Task Force Takuba as a model

A novel multilateral force (albeit at the time of drafting likely to withdraw upon the request of the host country) addressing instability in Sahel is the Swedish-led Task Force Takuba. Half of the 600 troops are French, with ten other MS contributing, as well as the UK and US. Jean-Pierre Maulny, of the French Institute for International and Strategic Affairs (IRIS), described it as a necessary pragmatic construct, circumventing time-consuming EU procedures. Maulny considers this Mission as a step in the direction of interventions under Article 44. He asserts that the incorporation of UK ground forces in a combat support role would have been hard to imagine being approved unanimously with the required EU Council Decision. (5) 

As argued in this series of articles, developments have surpassed the cumbersome processes of CSDP and Task Force Takuba may be a model for the next generation of military operations. The EU Council could soon find itself with a role restricted to issuing conclusions on military operations that MS are already engaged in and possibly, but not necessarily, endorse a concept giving the operation a formal EU aegis. 

Stay in Sahel, but do less with less

While each context is unique, the tumultuous withdrawal from Afghanistan should serve as a double-edged warning to Western powers. First, recent events illustrate a debacle following a complete withdrawal, a scenario imaginable in other countries and areas of operations. Second, large scale deployments of military force to provide security for ambitious state building ventures seem a feature of the past.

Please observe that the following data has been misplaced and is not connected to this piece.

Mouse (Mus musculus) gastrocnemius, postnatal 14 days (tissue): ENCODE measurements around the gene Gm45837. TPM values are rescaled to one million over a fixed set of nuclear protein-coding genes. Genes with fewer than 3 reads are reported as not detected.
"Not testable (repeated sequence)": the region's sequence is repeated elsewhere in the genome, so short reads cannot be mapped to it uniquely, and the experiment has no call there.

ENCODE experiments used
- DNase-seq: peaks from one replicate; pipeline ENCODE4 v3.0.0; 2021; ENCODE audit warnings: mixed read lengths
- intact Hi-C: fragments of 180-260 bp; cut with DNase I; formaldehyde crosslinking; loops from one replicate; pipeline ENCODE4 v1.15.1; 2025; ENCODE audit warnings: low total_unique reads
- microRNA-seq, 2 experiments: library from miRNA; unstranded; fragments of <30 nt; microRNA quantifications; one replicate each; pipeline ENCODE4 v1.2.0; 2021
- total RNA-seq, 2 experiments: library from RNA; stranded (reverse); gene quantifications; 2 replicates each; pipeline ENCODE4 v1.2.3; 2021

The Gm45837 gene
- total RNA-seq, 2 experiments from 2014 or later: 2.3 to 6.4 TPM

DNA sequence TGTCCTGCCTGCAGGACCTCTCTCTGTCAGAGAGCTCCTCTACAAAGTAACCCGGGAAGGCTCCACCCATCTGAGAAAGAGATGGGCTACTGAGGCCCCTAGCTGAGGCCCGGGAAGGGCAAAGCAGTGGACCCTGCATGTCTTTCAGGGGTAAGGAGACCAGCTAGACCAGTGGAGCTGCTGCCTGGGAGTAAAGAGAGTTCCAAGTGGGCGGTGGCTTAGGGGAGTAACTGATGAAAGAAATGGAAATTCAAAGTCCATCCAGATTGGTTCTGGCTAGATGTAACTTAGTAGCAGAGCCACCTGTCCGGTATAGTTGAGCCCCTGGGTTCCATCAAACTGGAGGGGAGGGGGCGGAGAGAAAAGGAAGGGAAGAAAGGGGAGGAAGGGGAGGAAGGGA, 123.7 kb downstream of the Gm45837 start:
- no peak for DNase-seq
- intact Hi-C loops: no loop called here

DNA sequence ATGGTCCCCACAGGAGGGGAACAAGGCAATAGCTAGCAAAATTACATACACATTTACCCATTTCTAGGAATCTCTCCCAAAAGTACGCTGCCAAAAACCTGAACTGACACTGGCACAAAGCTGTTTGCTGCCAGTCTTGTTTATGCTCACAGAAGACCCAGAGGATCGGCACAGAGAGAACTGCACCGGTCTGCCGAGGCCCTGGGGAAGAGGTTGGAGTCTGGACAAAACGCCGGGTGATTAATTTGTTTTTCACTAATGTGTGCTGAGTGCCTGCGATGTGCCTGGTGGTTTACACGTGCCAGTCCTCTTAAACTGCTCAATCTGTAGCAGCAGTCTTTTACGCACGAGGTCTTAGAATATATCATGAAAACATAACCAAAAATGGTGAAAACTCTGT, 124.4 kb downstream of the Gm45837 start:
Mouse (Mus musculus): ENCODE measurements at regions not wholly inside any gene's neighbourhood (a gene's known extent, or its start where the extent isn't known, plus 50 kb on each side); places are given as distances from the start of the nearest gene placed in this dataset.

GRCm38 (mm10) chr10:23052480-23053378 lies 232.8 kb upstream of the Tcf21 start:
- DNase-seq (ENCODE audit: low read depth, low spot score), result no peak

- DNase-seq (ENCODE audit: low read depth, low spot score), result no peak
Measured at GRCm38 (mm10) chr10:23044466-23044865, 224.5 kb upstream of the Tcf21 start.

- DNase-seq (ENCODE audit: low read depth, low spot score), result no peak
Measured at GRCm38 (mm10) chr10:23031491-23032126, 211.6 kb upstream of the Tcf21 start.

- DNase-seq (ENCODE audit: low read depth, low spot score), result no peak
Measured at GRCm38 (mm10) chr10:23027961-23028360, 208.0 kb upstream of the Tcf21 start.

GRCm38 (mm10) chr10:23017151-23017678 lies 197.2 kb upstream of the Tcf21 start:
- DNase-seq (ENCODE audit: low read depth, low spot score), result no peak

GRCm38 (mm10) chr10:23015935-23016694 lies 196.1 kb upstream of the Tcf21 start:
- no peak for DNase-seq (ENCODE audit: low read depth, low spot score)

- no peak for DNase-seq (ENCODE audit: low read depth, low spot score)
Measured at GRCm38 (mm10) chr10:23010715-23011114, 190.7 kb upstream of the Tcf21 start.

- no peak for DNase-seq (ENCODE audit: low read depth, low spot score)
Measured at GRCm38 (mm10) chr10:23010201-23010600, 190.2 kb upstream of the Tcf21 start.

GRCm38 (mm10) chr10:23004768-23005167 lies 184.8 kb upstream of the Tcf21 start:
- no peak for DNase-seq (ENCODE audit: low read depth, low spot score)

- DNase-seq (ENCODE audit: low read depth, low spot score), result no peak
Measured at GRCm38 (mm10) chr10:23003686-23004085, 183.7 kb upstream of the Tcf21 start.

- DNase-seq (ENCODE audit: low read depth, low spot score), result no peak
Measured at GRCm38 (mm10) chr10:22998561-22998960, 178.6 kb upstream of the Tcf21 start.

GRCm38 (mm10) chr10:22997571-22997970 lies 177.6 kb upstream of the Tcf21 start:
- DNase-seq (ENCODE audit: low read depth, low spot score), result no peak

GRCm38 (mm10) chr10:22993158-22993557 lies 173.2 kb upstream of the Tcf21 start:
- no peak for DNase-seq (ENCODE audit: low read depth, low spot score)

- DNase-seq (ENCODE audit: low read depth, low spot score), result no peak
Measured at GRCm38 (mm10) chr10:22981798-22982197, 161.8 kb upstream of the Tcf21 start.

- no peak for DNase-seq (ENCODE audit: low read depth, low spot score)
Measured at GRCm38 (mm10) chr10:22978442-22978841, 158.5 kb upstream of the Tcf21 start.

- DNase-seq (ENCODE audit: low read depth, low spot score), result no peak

The lesson appears to be to stay engaged, with small contingents, where a small presence is pivotal and where it would make a difference and contribute to maintaining security and stability. In pragmatic terms, it is better to be the King maker than to fight someone else’s war. Small forces can support a regime which acts favourably, and it is easier to disengage should political winds shift. EU instruments may face the options of adapting a pragmatic and expedient approach, or become less relevant. 

Accept divergent priorities to safeguard common core interests

Living up to the mantra of being “united in diversity” in the end also implies recognition and mitigation of differences in current and future strategic priorities and diverse views of MS on relations with other major global and regional powers such as China, the Russian Federation, Turkey and the US. Agreeing to disagree and carrying on loyally to the acquis communautaire will be crucial in the current and future global setting. It is even imaginable that a number of MS may become embroiled in direct hostilities with one of the major powers mentioned, while others would  deem it necessary to maintain trade relations and flows of natural resources, also during the on-going conflict in Europe. 

Policy towards China and engagements in the Indo-Pacific will likely divide MS, thus EU should here focus on maintaining the lowest common denominator of policy consensus and rather focus on challenges in the geographical proximity to Europe. However, in today’s hyper connected world, an actor of the EU’s compound weight has interests in energy supply, transport infrastructure and maritime links – globally.

Reverse order to: 1. Intervention, 2. Council decision 3. Coalition forming/force generation

As aforementioned, today’s fast pace of developments, information saturation and turbulent “new normal” justify fundamental reform. The necessary shift of paradigm could, for example, envision a scenario of a necessary military engagement in the EU’s greater neighbourhood playing out as follows:

  • One MS acts to an arising challenge with drones and other air assets, as well as special operations teams.